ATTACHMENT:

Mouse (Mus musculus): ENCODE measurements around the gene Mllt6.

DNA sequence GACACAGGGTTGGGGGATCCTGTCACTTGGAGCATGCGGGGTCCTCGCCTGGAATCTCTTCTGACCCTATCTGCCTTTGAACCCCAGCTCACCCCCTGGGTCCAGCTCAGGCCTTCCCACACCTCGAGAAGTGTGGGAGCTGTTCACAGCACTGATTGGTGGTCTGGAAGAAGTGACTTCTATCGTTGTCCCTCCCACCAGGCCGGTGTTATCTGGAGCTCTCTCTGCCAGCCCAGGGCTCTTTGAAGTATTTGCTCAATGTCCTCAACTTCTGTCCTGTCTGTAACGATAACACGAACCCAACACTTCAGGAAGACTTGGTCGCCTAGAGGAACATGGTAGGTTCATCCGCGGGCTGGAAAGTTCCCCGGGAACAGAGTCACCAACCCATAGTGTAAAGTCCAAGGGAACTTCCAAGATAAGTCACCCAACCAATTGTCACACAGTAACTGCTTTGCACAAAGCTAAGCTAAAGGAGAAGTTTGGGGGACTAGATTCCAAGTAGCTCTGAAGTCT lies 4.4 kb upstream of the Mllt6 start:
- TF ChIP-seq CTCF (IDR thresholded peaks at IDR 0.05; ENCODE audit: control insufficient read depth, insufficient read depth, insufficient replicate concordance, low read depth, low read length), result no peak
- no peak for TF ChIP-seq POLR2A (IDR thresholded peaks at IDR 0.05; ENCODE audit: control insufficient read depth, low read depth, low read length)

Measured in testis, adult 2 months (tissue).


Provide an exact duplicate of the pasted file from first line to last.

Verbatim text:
Mouse (Mus musculus): ENCODE measurements around the gene Mllt6.

DNA sequence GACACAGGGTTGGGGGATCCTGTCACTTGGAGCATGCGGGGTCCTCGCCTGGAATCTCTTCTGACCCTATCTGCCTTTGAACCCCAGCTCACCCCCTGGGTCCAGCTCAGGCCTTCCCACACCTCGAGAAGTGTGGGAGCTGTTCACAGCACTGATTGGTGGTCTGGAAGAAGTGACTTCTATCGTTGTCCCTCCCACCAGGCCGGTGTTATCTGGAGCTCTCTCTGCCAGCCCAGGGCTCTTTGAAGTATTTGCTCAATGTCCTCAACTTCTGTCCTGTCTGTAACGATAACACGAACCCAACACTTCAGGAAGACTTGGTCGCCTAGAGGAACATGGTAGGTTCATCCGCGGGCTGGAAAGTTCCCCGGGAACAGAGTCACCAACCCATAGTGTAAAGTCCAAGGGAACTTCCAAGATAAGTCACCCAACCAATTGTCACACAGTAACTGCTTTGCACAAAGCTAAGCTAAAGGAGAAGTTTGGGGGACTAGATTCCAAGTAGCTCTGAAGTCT lies 4.4 kb upstream of the Mllt6 start:
- TF ChIP-seq CTCF (IDR thresholded peaks at IDR 0.05; ENCODE audit: control insufficient read depth, insufficient read depth, insufficient replicate concordance, low read depth, low read length), result no peak
- no peak for TF ChIP-seq POLR2A (IDR thresholded peaks at IDR 0.05; ENCODE audit: control insufficient read depth, low read depth, low read length)

Measured in testis, adult 2 months (tissue).